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Frequently Asked Questions

  1. Qu. Why should I contribute to ECTOC?
    A. We believe that ECTOC offers a significant advance in how science and chemistry can be communicated. Molecular coordinates and structure diagrams can be delivered in "rotatable" and "user customisable" form, which means that all aspects of structure and stereochemistry can be far better understood. The reader can discover for themselves subtle features often entirely lost in the more conventional medium of paper or 35mm slides. This new medium depends on its success in attracting high quality chemistry, and that depends on you. ECTOC is not a "JACS" (yet) but it could be, and by contributing you can help convince people that better science can be achieved with the help of tools like this.
  2. Qu. Why should I send my best work to ECTOC, where no-one will read it, when I could send it to "JACS" where they will.
    A. You might be surprised by how many people can visit a site in one week. Typically, between 5 - 20 thousand individual document accesses per week can occur on an average chemistry WWW server. Of course, much of that is "novelty", but as the quality improves so will "repeat" visits. Unlike papers, you can also get precise "counts" for any individual item, and a "top ten" is available. That does not necessarily indicate quality, but for a conference with "Trends" in its title, it is useful to see what people are finding interesting (or controversial). Who knows, citing say "1239" electronic visits to your paper might actually help in the next grant application or application for tenure! The first person to do so might wish to claim some sort of record!
  3. Qu. Will the paper "count" for tenure, funding, etc?
    A. Chemical Abstracts have agreed to consider papers and posters for abstracting, provided "new science" is reported. This means that in due course, any conference contribution that is regarded by CA as fulfilling their criteria will be searchable via CAS Online and other sources of abstract information. This means that your contribution will count as a "refereed scholarly paper", and can be so cited.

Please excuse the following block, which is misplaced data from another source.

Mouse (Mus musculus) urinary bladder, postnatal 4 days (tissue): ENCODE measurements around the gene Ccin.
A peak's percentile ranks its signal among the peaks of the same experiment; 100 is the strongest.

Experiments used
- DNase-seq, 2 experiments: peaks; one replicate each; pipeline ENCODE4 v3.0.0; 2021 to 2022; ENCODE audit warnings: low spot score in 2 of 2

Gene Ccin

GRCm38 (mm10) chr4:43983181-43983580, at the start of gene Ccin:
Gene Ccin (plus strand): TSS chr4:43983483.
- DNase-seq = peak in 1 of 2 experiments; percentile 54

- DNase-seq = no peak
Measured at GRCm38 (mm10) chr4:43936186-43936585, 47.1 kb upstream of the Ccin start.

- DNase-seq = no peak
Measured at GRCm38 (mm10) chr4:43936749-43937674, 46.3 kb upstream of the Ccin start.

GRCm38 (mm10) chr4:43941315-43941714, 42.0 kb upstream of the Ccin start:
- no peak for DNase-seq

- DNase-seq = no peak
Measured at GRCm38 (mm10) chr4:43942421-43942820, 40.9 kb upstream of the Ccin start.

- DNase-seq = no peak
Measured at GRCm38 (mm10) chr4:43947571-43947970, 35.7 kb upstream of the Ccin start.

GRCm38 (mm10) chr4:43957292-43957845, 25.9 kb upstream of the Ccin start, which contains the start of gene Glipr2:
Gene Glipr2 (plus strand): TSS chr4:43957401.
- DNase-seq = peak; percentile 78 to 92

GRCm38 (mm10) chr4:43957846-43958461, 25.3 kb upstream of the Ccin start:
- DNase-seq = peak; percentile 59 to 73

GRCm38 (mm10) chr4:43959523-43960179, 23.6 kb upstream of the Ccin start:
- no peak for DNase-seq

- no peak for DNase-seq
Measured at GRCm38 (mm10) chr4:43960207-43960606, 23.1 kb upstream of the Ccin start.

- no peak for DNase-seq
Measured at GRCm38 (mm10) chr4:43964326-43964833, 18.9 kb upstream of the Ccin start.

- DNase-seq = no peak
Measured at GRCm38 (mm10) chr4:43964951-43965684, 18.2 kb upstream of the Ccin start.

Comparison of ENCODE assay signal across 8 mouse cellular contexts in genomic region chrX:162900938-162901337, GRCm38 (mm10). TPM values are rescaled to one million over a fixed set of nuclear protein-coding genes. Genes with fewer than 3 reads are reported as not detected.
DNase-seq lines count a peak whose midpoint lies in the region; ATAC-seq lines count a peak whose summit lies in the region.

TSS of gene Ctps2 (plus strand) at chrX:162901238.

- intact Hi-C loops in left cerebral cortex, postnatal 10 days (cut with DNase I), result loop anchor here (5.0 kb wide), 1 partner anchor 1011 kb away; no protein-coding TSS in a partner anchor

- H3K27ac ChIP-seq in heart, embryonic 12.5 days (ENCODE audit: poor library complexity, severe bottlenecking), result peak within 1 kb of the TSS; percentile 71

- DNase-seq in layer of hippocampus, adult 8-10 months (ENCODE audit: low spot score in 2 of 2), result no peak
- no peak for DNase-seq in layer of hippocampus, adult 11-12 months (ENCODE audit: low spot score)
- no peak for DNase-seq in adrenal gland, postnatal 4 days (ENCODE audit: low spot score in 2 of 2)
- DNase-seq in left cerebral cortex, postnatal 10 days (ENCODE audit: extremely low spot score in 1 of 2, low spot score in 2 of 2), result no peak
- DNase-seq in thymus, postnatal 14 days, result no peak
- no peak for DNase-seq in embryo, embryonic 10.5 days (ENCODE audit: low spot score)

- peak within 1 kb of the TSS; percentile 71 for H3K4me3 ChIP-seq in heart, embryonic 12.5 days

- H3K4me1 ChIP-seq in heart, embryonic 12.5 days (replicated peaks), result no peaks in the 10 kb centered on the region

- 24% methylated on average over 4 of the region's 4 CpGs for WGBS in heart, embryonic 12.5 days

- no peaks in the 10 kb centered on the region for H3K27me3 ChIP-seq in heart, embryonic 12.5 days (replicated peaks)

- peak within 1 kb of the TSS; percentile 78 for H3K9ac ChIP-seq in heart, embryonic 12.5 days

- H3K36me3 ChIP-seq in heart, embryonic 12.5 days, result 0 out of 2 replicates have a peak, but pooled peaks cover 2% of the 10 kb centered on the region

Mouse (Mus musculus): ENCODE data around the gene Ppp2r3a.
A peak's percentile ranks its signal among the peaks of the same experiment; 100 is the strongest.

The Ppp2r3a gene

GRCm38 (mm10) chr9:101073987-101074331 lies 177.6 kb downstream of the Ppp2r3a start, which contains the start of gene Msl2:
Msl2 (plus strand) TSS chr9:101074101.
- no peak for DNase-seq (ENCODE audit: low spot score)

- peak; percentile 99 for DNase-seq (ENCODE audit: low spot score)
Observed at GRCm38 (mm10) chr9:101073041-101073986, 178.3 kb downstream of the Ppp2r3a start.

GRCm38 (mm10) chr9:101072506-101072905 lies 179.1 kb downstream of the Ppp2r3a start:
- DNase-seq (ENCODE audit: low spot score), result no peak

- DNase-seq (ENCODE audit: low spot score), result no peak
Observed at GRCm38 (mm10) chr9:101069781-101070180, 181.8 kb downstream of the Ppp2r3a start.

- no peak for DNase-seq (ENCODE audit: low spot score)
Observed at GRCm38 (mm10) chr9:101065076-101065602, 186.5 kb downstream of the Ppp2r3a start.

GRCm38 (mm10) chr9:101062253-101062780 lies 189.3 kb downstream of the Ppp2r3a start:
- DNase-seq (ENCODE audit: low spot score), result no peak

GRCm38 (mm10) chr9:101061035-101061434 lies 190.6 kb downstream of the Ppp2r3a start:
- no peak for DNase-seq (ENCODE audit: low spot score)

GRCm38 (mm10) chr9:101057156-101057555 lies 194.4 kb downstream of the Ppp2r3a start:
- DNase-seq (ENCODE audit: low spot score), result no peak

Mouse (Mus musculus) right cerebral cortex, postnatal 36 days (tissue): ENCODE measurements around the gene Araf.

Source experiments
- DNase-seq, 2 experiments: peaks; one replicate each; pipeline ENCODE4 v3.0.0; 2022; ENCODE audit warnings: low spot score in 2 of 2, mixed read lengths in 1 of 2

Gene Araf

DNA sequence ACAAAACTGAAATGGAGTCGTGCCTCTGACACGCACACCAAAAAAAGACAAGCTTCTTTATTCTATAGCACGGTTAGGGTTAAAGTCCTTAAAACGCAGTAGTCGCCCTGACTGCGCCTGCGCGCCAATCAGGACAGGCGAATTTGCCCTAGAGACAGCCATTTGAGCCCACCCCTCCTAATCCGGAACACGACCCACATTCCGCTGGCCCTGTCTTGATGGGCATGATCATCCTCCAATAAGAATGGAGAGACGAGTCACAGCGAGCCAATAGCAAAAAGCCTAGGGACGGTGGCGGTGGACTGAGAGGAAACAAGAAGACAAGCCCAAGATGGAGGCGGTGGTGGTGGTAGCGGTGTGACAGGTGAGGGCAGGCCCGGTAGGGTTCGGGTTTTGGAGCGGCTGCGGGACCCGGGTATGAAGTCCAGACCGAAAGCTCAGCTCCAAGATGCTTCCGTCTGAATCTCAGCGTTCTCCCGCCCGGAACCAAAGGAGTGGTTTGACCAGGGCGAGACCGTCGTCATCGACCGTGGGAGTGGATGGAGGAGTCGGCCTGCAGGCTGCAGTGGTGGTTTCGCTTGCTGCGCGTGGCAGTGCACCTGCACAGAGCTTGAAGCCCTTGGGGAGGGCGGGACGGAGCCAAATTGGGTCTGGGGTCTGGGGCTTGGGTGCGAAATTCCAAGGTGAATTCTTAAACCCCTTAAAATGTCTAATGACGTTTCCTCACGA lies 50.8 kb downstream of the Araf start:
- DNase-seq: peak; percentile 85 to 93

4. Qu. What is the difference between a paper and a poster?
    A. A paper would be expected to contain a review of previous work by the authors and others, new results, and some measure of detail such as preparations, spectral and structural data. A Poster is regarded as a "preliminary communication", with the essential features of the new results reported. Additional details such as preparation, spectral details etc can be included if wished as hyperlinks to the main "poster" page. A full paper reporting all details of the research would be expected to follow up the preliminary poster.
  5. Qu. Is preparing documents in "hypermedia" difficult?
    A. In the opinion of some, less so than preparing "camera ready" copy for some journals. Preparing a document in Microsoft Word or other high quality word word processor is probably about 70% of the task accomplished. Converting the document to "HTML" is largely an automated task. Adding hyperlinks, either manually or using a text editor with "extensions" is quite straightforward, as many examples of how to do it are available. Perhaps the most difficult aspect is handling any graphical images. They will have to be converted to "GIF" or "JPEG" form. Making "navigable" images is the most complex task you are likely to confront, and here again suitable quite simple programs exist to help. To give you a specific idea, one "keynote" paper was received by the conference editors as a standard Microsoft Word document and mounted for the conference in approximately 30 minutes, which included one active crystal structure.
  6. Qu. The most important aspect of any conference is meeting people. Can I do this with ECTOC?
    A. Experience from the previous chemistry electronic conference (ECCC) suggests that participating actually results in new and even unexpected invitations for real meetings. Thus ECTOC does not replace the need for "conventional" conferences, rather it acts as an enabling mechanism to allow new collaborations to start and flourish. The event is deliberately timed to occur in the dead period of real conferences, when travelling is difficult.